A guide to managing dental emergencies

A guide to managing dental emergencies

If you wake up in the night with stabbing abdominal pain, you would normally call for help. 

If you are a parent, you are almost certainly well versed in when it is important to get your child or children to a doctor and what to do in the interim before the visit. 

However, if you are out and about and a filling becomes loose, what do you do? 

What are the steps to take before seeing the dentist in Sydney CBD if you have an infection? 

Few people are aware of what to do if struck with a dental emergency, which in some cases, can lead to prolonged periods of discomfort or causing more damage with ‘at home’ remedies. 

So, what are the most commonly asked questions on how to handle a dental emergency and what do dental professionals suggest? Read on to find out!

What is a dental emergency?

A dental emergency includes when a tooth becomes cracked, chipped or falls out completely due to blunt force trauma or injury. 

It is also common to regard throbbing or pulsating pain in the mouth as requiring same day treatment, as well as lost fillings, lost crowns, sudden swelling or broken orthodontic braces. 

If you are in a level of discomfort that is preventing you from eating, sleeping or functioning, you are likely to require an emergency dental appointment.

Can I avoid dental emergencies?

Oh yes!

If you are on a sports team, it may be wise to wear a custom fitted mouthguard, designed by a dentist in Sydney CBD. This will help prevent breakage, cracks and chips from forming on your teeth as part of any sports impacts.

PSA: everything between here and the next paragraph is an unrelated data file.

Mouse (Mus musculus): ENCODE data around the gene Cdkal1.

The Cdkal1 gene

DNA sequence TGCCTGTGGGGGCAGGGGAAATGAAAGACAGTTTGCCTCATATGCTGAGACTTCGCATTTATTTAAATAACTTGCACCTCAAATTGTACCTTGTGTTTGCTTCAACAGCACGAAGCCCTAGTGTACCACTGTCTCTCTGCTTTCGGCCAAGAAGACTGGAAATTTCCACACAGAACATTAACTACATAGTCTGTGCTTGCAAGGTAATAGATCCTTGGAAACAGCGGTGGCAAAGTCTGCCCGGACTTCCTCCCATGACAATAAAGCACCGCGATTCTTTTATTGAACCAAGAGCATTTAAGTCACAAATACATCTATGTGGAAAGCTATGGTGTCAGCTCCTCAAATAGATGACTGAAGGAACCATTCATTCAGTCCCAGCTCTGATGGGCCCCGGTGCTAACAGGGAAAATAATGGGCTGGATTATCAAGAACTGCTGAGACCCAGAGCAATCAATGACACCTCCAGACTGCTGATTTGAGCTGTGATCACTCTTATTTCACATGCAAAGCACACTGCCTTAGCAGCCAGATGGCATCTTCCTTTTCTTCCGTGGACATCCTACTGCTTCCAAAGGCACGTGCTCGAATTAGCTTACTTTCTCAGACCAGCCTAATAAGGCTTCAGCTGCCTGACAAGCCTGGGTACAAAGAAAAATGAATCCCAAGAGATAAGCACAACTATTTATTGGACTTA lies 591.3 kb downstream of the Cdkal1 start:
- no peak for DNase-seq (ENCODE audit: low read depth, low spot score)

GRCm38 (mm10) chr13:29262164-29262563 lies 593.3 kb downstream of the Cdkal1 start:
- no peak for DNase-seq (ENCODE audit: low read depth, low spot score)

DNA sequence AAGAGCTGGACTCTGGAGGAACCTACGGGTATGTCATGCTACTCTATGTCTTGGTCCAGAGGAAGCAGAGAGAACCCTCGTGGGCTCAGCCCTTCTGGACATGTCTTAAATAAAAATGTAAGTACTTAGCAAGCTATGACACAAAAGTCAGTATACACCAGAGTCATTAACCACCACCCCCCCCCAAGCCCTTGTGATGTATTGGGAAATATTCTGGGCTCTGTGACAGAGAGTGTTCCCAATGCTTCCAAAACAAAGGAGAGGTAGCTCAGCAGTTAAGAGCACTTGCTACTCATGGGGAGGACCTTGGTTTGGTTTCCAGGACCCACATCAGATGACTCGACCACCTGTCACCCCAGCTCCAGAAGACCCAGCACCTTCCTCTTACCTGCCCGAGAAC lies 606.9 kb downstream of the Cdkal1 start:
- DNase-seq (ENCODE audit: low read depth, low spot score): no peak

Similarly, routine dental check-ups are important to minimise the chances of dental infections or tooth decay, both of which can cause a significant amount of discomfort. Also, check-ups allow your dental team to assess any fillings, crowns or other restorative work, to see if they are loose or require replacing. 

I chipped my tooth – should I leave it?

One of the most common dental emergencies, a chipped tooth, even if there is no discomfort, is advisable to be seen as soon as possible by a dental professional. 

Delaying treating the fractured tooth can cause cracks or chips to further spread, leading to further dental damage. Also, a hole or crack in a tooth is the perfect breeding spot for decay causing bacteria, leading to cavity formation or, if the crack is deep enough, a dental infection. 

It’s best not to leave it to chance! If your tooth is cracked, call your dental surgery and have a chat with the staff about what to do!

What can I take for relief?

Similar to a first aid kit, you can design a dental first aid kit yourself and keep it in your medicine cupboard, to help you cope in the hours before your appointment. 

Anti-inflammatory drugs like ibuprofen are great, but also pack a saline solution, gauze (for keeping any tooth fragments), a temporary filling repair kit, cotton wool balls and clove oil to temporarily numb painful swelling in your mouth.


Any surgical or invasive procedure carries risks. Before proceeding you should seek a second opinion from an appropriately qualified health practitioner.